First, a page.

Rajnath Singh writes to PM against ‘religious’ tone of CWG functions


New Delhi: Former Bharatiya Janata Party (BJP) president Rajnath Singh has written to Prime Minister Manmohan Singh opposing representation of religious practices during the Commonwealth Games’ opening and closing ceremonies, and suggested that Vedic hymns should be chanted instead as they “portray eternal human values”.

Support TwoCircles

Singh said he was writing about the decision of the Group of Ministers (GoM) regarding the opening and closing ceremonies and the move to add religious fervour to the Oct 3-14 Games with a view to give a glimpse of Indian culture.

“I came to know that azaan will be a part of the background score at the opening and closing ceremonies of the Commonwealth Games. The ceremonies will also have a qawwali soundtrack, props on the celebration of Eid. There will also be representation of other religions. I think that religion and religious practices should be left as the private domain of the players,” Singh said.

Singh, MP from Ghaziabad, said the government has “gone overboard with the political angle” even in the Commonwealth Games.

“I regard Eid as a holy festival of Muslim brethren, but anything related to celebration of Eid during Games would not only be absurd, rather un-Islamic because Eid does not fall during that period according to the Islamic calendar. If any religious calendar is to be kept in mind, then it should be the celebration of Navratras which falls during that period,” he said.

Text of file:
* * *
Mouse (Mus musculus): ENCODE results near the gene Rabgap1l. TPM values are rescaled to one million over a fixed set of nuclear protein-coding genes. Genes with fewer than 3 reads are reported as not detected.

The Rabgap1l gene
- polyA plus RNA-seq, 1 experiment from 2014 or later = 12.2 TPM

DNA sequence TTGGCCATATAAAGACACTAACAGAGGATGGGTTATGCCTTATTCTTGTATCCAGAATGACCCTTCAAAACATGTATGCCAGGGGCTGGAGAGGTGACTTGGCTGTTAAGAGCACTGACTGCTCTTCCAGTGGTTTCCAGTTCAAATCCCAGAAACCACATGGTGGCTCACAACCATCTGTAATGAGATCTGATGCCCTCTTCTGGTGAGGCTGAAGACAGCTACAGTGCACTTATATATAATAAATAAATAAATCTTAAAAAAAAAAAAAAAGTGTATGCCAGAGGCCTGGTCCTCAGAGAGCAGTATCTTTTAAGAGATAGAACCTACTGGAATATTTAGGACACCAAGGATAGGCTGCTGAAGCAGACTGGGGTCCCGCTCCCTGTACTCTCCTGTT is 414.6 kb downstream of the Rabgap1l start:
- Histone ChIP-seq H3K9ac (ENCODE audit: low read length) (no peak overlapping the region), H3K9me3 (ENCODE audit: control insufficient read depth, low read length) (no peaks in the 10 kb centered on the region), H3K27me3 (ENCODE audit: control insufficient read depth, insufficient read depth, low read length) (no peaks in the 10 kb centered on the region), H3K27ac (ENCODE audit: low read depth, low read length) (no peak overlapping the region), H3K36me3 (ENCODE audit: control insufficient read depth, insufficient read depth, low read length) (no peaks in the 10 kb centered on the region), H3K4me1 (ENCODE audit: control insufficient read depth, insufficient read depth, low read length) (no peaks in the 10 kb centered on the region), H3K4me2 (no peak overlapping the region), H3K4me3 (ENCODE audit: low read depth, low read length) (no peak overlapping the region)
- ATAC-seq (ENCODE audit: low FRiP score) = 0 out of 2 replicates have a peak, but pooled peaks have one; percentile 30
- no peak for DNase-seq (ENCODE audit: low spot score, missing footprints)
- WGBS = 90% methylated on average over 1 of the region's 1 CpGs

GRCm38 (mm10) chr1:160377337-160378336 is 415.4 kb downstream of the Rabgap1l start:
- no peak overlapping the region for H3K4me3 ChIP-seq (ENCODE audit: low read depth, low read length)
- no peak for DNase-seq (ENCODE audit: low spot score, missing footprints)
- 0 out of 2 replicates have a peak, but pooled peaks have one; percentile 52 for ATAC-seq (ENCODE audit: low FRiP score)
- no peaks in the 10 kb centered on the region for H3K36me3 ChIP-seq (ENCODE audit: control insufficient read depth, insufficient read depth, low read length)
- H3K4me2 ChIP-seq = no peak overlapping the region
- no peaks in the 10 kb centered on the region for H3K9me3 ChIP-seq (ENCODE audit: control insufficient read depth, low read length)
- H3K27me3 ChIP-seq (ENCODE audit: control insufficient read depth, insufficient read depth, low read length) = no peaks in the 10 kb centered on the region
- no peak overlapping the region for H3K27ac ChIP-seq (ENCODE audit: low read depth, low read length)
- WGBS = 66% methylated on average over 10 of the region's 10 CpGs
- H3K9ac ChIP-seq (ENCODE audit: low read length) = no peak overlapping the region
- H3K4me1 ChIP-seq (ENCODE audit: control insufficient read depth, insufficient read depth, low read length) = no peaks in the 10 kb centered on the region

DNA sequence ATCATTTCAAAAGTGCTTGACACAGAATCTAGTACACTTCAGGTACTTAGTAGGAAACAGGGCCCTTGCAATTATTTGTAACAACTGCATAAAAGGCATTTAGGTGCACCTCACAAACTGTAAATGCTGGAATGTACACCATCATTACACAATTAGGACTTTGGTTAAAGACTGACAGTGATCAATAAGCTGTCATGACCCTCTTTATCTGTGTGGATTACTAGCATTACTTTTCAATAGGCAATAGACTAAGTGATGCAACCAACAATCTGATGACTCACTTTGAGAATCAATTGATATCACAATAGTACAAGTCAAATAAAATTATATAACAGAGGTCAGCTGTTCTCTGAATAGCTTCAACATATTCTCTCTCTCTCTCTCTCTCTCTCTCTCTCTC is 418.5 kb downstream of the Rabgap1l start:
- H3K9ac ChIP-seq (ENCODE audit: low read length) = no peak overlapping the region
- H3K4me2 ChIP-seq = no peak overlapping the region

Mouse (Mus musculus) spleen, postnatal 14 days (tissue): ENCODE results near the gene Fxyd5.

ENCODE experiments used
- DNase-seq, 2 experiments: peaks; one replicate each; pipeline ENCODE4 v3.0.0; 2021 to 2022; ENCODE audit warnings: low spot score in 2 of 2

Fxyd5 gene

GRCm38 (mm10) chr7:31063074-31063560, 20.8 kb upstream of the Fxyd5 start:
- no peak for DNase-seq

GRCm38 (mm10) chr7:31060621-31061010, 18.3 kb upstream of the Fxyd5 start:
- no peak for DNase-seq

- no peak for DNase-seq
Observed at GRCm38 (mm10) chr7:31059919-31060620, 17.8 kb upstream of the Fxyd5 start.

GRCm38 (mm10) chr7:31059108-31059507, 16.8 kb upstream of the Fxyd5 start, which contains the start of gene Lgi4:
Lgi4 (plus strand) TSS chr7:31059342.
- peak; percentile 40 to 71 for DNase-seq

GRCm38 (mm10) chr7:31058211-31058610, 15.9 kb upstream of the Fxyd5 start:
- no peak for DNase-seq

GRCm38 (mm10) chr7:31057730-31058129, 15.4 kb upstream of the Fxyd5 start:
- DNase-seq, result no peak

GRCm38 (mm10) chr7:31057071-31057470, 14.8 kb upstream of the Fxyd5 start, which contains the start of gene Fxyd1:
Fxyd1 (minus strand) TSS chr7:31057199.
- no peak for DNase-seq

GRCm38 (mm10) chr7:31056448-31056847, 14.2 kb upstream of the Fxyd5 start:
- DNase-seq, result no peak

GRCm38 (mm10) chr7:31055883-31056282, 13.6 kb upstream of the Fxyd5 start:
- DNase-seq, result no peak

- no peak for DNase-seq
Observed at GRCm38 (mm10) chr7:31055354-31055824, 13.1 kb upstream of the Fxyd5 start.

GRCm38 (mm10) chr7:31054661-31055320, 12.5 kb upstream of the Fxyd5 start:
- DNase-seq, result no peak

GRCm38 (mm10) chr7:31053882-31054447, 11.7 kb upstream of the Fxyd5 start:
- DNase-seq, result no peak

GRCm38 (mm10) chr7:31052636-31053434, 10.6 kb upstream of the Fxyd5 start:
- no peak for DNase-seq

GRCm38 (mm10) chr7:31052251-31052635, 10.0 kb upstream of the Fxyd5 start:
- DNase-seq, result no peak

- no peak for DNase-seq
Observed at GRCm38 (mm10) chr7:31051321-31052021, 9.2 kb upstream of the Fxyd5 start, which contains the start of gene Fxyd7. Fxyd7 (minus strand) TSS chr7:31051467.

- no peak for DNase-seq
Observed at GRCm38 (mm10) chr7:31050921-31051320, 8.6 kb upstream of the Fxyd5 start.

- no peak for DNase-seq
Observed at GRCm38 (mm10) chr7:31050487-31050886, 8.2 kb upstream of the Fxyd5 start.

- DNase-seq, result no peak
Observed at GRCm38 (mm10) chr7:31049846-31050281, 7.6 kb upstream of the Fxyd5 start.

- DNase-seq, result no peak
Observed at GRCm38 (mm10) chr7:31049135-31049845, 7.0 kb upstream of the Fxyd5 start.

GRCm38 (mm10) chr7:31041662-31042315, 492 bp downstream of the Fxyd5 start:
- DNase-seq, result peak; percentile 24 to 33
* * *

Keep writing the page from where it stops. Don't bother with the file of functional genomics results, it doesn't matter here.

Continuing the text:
He said India was a secular country and the state should not start religious practices in CWG.

“It would not only be uncalled for, rather a departure from the secular traditions of the Commonwealth Games. The Games should start and end with the Games anthem,” he said.

He said if something needs to be added, it should be the national anthem and national song. “We respect all the religions, be it Sanatan Dharma, Buddhism, Jainism, Sikhism, Islam, Christianity or Judaism.”

Singh said he was surprised to know that the government tried to depict the religious colour of Indian culture “leaving aside, the most ancient and basic root of most of the Indian religious sects which is the vedic culture”.

He said the chanting of Vedic mantras “does not represent any religion rather it represents the eternal human values with the universal message of ‘Vasudhaev Kutumbakam (the Universe is a family) and Atithi devo bhava (Guest is God)”.

He hoped the prime minister would intervene “to do away with the anomalies and project a culturally more correct picture of India”.